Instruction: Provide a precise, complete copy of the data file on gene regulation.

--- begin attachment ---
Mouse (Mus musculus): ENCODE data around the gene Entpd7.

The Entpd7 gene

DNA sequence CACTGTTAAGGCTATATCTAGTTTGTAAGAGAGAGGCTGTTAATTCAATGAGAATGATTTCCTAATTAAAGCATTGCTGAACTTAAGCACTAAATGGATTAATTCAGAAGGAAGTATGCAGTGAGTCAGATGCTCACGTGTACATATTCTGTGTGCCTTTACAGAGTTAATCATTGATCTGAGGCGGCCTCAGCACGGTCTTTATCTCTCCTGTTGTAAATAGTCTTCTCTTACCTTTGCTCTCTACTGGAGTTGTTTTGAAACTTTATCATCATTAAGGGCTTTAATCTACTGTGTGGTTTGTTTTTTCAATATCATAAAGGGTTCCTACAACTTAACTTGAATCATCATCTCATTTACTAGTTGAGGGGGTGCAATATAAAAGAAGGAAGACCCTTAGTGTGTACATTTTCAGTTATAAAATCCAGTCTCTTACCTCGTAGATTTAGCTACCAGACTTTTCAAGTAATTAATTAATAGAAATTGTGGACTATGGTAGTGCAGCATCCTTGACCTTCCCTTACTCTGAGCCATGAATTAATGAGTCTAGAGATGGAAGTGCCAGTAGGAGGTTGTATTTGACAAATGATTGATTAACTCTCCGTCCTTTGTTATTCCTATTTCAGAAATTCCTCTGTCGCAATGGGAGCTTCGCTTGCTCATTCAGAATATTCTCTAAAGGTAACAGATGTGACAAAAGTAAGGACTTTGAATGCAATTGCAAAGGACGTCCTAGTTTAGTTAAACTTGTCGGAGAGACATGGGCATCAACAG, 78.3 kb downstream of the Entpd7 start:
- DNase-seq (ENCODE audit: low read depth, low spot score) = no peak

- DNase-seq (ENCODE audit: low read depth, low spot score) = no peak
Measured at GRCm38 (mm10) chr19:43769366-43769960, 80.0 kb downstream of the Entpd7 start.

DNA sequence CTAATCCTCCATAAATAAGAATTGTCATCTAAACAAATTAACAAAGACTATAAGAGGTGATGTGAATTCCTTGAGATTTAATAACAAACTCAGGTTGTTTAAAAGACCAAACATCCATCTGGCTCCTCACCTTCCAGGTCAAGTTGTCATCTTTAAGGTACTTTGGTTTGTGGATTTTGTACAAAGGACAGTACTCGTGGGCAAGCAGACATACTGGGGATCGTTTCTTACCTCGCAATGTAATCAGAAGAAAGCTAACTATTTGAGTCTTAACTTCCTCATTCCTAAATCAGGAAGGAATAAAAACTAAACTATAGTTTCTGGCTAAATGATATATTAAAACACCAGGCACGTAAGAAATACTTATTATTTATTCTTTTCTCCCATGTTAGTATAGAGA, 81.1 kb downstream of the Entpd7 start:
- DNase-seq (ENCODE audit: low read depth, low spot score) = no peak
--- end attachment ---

Mouse (Mus musculus): ENCODE data around the gene Entpd7.

The Entpd7 gene

DNA sequence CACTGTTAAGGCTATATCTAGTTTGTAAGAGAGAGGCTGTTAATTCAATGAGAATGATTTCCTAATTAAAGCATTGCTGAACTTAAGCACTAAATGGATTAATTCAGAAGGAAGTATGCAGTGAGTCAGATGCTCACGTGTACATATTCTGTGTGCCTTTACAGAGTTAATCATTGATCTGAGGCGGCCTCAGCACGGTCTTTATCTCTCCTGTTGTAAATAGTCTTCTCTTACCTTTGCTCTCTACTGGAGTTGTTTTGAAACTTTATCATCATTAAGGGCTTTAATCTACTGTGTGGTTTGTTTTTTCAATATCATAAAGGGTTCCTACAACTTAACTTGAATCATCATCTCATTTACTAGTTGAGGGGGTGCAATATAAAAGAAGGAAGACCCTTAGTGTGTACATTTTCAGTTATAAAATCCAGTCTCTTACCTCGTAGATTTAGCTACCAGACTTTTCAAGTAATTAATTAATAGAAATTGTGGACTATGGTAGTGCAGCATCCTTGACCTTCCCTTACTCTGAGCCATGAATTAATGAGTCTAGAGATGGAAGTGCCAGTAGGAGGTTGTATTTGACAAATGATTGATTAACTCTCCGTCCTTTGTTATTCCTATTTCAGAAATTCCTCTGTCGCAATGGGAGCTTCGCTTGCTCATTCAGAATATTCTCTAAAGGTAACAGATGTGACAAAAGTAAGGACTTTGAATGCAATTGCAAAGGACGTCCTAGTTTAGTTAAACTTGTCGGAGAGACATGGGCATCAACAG, 78.3 kb downstream of the Entpd7 start:
- DNase-seq (ENCODE audit: low read depth, low spot score) = no peak

- DNase-seq (ENCODE audit: low read depth, low spot score) = no peak
Measured at GRCm38 (mm10) chr19:43769366-43769960, 80.0 kb downstream of the Entpd7 start.

DNA sequence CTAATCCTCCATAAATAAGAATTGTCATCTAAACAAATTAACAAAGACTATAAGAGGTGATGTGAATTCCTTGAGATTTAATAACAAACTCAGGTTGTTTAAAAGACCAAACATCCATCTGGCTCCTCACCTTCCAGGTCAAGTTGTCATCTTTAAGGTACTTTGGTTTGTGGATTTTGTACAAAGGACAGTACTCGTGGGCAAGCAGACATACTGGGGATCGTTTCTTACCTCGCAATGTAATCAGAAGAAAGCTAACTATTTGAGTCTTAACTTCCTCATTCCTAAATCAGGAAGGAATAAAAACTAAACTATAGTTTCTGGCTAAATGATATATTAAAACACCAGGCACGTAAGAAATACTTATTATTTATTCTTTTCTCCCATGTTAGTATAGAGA, 81.1 kb downstream of the Entpd7 start:
- DNase-seq (ENCODE audit: low read depth, low spot score) = no peak